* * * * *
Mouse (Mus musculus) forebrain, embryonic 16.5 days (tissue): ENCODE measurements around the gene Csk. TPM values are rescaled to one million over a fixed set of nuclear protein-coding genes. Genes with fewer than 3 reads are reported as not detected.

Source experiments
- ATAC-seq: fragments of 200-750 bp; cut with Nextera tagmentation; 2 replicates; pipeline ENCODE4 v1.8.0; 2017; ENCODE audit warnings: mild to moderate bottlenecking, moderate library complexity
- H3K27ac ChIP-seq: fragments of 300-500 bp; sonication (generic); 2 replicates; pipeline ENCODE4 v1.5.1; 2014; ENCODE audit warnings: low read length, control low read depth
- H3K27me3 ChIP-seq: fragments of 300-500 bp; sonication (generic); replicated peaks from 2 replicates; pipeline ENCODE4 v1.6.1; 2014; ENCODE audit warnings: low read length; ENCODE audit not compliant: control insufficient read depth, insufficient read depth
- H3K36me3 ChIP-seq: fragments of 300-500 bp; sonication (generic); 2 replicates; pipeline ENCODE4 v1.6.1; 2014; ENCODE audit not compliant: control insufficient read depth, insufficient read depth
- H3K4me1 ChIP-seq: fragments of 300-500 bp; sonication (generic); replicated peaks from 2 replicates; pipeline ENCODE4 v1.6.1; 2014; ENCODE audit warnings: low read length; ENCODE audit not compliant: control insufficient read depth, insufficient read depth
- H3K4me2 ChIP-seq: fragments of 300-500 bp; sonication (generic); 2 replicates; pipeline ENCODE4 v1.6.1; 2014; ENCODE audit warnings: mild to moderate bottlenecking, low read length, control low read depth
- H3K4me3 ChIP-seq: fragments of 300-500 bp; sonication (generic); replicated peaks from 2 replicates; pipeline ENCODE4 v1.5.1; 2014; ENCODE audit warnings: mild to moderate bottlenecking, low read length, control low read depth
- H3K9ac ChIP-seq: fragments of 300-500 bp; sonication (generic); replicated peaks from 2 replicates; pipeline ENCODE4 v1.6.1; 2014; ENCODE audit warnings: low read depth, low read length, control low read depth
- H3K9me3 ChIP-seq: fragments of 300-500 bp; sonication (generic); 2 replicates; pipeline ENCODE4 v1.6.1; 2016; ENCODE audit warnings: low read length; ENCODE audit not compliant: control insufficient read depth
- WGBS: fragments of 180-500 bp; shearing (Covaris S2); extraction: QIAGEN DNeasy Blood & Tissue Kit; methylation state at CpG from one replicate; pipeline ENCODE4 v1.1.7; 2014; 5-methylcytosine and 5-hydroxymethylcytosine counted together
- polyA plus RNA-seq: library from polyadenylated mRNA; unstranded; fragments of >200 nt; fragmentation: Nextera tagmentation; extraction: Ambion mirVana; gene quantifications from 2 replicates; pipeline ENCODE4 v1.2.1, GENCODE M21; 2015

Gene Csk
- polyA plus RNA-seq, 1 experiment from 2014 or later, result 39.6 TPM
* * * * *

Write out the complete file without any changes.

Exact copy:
Mouse (Mus musculus) forebrain, embryonic 16.5 days (tissue): ENCODE measurements around the gene Csk. TPM values are rescaled to one million over a fixed set of nuclear protein-coding genes. Genes with fewer than 3 reads are reported as not detected.

Source experiments
- ATAC-seq: fragments of 200-750 bp; cut with Nextera tagmentation; 2 replicates; pipeline ENCODE4 v1.8.0; 2017; ENCODE audit warnings: mild to moderate bottlenecking, moderate library complexity
- H3K27ac ChIP-seq: fragments of 300-500 bp; sonication (generic); 2 replicates; pipeline ENCODE4 v1.5.1; 2014; ENCODE audit warnings: low read length, control low read depth
- H3K27me3 ChIP-seq: fragments of 300-500 bp; sonication (generic); replicated peaks from 2 replicates; pipeline ENCODE4 v1.6.1; 2014; ENCODE audit warnings: low read length; ENCODE audit not compliant: control insufficient read depth, insufficient read depth
- H3K36me3 ChIP-seq: fragments of 300-500 bp; sonication (generic); 2 replicates; pipeline ENCODE4 v1.6.1; 2014; ENCODE audit not compliant: control insufficient read depth, insufficient read depth
- H3K4me1 ChIP-seq: fragments of 300-500 bp; sonication (generic); replicated peaks from 2 replicates; pipeline ENCODE4 v1.6.1; 2014; ENCODE audit warnings: low read length; ENCODE audit not compliant: control insufficient read depth, insufficient read depth
- H3K4me2 ChIP-seq: fragments of 300-500 bp; sonication (generic); 2 replicates; pipeline ENCODE4 v1.6.1; 2014; ENCODE audit warnings: mild to moderate bottlenecking, low read length, control low read depth
- H3K4me3 ChIP-seq: fragments of 300-500 bp; sonication (generic); replicated peaks from 2 replicates; pipeline ENCODE4 v1.5.1; 2014; ENCODE audit warnings: mild to moderate bottlenecking, low read length, control low read depth
- H3K9ac ChIP-seq: fragments of 300-500 bp; sonication (generic); replicated peaks from 2 replicates; pipeline ENCODE4 v1.6.1; 2014; ENCODE audit warnings: low read depth, low read length, control low read depth
- H3K9me3 ChIP-seq: fragments of 300-500 bp; sonication (generic); 2 replicates; pipeline ENCODE4 v1.6.1; 2016; ENCODE audit warnings: low read length; ENCODE audit not compliant: control insufficient read depth
- WGBS: fragments of 180-500 bp; shearing (Covaris S2); extraction: QIAGEN DNeasy Blood & Tissue Kit; methylation state at CpG from one replicate; pipeline ENCODE4 v1.1.7; 2014; 5-methylcytosine and 5-hydroxymethylcytosine counted together
- polyA plus RNA-seq: library from polyadenylated mRNA; unstranded; fragments of >200 nt; fragmentation: Nextera tagmentation; extraction: Ambion mirVana; gene quantifications from 2 replicates; pipeline ENCODE4 v1.2.1, GENCODE M21; 2015

Gene Csk
- polyA plus RNA-seq, 1 experiment from 2014 or later, result 39.6 TPM